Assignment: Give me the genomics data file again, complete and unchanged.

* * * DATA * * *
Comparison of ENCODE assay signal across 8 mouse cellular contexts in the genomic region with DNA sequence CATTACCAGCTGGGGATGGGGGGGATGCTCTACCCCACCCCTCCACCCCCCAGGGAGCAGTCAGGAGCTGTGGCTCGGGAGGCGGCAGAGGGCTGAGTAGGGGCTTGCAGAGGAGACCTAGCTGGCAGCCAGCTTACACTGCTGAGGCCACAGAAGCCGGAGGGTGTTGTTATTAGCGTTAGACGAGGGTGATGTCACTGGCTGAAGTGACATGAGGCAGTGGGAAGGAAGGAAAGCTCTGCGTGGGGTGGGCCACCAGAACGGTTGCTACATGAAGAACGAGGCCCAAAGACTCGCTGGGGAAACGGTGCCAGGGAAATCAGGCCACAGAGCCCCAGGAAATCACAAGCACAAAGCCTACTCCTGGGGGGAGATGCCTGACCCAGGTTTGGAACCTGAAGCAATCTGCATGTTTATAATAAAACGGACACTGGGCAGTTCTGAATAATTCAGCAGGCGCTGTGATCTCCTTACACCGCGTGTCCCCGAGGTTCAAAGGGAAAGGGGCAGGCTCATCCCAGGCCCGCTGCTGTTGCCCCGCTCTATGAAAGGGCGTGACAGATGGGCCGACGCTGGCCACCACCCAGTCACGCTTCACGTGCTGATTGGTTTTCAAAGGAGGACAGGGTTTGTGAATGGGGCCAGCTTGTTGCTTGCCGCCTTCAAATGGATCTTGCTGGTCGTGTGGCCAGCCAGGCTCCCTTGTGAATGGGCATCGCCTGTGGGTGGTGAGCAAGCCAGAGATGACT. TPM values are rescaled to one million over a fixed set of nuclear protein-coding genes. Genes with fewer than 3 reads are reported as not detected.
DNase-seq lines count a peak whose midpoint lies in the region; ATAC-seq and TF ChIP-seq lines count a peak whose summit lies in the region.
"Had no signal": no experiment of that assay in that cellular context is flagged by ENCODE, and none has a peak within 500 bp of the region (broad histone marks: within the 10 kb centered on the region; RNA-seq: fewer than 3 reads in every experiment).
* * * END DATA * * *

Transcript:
Comparison of ENCODE assay signal across 8 mouse cellular contexts in the genomic region with DNA sequence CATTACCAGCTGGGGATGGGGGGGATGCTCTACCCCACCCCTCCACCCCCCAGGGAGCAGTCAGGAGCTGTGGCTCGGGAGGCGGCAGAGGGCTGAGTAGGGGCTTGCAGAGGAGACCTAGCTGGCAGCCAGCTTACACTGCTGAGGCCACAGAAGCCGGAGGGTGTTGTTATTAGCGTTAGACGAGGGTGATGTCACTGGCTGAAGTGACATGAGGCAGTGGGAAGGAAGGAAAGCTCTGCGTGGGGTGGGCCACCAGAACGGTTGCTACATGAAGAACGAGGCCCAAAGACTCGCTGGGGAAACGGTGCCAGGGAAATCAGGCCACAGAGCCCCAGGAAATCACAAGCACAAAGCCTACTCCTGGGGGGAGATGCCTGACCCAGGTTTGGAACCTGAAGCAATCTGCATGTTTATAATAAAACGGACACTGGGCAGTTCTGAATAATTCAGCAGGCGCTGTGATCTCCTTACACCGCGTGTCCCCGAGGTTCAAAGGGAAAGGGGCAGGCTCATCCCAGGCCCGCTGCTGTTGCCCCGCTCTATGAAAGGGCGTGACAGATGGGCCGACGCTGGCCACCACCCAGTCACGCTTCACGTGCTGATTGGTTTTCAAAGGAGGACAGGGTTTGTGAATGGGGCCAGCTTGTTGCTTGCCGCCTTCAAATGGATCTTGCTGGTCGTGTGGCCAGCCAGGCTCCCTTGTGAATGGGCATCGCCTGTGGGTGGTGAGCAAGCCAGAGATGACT. TPM values are rescaled to one million over a fixed set of nuclear protein-coding genes. Genes with fewer than 3 reads are reported as not detected.
DNase-seq lines count a peak whose midpoint lies in the region; ATAC-seq and TF ChIP-seq lines count a peak whose summit lies in the region.
"Had no signal": no experiment of that assay in that cellular context is flagged by ENCODE, and none has a peak within 500 bp of the region (broad histone marks: within the 10 kb centered on the region; RNA-seq: fewer than 3 reads in every experiment).